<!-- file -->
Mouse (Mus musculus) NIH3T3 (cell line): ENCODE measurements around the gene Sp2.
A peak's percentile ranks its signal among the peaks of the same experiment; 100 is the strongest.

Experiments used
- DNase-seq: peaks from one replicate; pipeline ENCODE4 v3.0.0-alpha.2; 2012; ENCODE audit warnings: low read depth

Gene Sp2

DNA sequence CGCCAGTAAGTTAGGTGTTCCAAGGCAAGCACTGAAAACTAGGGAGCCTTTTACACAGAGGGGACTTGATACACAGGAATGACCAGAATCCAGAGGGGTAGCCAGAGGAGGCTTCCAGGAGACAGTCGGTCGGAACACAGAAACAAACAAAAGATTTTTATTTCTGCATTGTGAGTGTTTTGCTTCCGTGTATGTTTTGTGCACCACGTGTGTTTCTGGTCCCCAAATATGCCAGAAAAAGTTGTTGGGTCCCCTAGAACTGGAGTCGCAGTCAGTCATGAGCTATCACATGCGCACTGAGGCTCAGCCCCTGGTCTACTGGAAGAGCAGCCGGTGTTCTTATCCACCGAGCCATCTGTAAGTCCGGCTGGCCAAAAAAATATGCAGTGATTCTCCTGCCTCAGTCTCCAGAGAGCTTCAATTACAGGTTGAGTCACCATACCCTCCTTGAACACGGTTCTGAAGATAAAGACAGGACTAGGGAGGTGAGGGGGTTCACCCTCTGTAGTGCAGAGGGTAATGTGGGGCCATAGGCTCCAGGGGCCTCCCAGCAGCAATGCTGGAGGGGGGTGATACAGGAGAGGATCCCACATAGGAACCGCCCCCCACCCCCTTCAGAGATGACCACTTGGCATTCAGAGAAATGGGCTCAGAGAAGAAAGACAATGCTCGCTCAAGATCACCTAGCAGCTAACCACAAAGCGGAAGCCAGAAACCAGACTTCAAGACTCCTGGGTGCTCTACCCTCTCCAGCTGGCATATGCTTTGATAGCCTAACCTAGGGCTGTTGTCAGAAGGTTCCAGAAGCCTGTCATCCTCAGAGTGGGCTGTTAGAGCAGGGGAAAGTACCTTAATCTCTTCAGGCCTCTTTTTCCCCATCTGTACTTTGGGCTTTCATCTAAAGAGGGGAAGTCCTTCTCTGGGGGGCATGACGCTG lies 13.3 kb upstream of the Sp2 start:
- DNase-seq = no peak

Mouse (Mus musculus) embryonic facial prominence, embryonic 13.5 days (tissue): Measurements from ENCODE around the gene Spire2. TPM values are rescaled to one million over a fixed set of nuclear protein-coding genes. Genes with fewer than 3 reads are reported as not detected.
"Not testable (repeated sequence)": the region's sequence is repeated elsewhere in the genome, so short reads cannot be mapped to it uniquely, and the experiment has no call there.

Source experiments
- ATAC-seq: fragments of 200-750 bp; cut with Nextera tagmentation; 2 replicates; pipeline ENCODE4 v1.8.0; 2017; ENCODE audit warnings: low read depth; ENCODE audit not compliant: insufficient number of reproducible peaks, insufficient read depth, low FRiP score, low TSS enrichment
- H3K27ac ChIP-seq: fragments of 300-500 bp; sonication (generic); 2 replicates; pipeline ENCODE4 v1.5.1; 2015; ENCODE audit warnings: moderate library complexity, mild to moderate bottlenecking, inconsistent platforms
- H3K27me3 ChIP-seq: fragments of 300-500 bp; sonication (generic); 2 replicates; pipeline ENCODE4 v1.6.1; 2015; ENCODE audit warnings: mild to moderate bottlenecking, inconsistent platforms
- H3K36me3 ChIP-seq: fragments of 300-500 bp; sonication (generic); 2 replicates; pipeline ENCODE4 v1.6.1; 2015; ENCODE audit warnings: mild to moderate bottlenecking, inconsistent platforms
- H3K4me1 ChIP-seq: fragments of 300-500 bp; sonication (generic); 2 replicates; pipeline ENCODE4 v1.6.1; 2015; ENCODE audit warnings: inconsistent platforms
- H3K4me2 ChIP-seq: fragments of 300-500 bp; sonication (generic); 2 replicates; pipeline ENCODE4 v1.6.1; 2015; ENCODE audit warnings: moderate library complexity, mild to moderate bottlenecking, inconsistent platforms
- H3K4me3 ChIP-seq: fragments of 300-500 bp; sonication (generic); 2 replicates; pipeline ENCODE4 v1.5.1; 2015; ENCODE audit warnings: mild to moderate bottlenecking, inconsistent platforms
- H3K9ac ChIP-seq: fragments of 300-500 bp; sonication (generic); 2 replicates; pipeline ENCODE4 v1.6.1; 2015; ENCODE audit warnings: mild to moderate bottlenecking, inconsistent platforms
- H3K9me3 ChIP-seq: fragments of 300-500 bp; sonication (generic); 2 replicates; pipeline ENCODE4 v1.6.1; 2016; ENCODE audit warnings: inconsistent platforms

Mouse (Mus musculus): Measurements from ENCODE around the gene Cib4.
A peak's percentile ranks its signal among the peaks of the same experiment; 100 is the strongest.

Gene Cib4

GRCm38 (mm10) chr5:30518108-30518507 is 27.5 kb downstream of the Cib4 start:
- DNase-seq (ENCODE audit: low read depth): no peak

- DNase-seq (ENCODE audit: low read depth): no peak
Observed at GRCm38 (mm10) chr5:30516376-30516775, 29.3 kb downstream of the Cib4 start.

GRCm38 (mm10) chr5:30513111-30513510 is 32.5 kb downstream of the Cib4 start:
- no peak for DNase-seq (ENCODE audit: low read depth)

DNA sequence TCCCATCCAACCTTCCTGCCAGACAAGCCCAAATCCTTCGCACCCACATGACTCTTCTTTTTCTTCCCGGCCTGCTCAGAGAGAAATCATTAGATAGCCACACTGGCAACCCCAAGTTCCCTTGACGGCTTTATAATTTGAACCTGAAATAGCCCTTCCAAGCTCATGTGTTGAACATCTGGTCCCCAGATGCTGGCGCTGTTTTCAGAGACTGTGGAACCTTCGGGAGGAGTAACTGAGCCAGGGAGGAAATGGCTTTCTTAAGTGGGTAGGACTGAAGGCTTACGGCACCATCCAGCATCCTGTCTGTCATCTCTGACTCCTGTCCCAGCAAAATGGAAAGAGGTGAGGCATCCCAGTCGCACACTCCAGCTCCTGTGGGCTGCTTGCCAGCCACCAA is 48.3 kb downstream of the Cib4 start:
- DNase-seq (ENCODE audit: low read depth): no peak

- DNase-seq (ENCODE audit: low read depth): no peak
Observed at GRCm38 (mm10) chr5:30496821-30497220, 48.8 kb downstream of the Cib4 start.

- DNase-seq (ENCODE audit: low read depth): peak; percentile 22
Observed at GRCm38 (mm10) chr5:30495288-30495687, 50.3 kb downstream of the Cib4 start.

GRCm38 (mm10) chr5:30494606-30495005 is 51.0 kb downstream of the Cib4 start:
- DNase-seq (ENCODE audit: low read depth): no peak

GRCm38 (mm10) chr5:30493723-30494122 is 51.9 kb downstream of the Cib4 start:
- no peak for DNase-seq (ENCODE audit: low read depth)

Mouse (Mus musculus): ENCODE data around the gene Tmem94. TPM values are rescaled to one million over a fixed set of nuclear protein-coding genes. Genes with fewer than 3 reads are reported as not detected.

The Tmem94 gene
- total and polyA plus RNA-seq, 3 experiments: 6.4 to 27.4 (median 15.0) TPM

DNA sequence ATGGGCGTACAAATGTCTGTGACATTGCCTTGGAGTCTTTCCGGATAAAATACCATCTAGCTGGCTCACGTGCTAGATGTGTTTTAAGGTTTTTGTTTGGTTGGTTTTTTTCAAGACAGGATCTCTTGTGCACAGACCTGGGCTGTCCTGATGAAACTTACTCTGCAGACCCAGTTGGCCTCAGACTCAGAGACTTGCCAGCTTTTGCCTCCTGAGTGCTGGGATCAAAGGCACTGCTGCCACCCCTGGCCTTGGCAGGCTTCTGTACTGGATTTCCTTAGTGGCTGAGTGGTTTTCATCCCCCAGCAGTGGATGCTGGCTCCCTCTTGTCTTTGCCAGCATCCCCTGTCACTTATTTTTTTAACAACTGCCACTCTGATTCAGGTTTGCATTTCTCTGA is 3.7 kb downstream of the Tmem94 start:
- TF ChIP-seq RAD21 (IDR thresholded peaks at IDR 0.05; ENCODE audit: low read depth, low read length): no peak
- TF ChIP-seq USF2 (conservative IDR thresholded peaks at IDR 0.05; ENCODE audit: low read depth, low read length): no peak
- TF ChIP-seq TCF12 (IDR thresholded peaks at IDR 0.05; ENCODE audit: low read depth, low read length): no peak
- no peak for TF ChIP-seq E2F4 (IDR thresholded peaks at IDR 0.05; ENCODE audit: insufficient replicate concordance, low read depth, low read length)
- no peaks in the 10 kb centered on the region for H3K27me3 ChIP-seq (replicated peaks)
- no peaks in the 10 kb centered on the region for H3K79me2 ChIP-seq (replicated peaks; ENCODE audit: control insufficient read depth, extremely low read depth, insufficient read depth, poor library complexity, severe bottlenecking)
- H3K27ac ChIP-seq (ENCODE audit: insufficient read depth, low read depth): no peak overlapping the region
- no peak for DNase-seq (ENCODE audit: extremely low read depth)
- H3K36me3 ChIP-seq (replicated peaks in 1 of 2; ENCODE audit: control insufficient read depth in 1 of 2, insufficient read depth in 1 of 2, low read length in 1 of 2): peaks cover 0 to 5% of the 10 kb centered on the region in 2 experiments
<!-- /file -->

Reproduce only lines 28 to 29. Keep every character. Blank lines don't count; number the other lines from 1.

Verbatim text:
- no peak for DNase-seq (ENCODE audit: low read depth)

DNA sequence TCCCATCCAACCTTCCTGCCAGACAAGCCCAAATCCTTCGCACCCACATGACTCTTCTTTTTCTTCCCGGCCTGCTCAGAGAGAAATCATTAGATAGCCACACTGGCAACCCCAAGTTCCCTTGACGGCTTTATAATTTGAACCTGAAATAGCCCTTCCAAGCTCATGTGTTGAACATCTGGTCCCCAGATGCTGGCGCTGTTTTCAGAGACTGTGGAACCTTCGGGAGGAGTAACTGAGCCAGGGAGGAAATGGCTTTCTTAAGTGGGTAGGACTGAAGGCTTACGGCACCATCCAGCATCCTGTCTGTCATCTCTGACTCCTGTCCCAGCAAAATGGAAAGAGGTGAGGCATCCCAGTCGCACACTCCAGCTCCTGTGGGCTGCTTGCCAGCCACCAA is 48.3 kb downstream of the Cib4 start: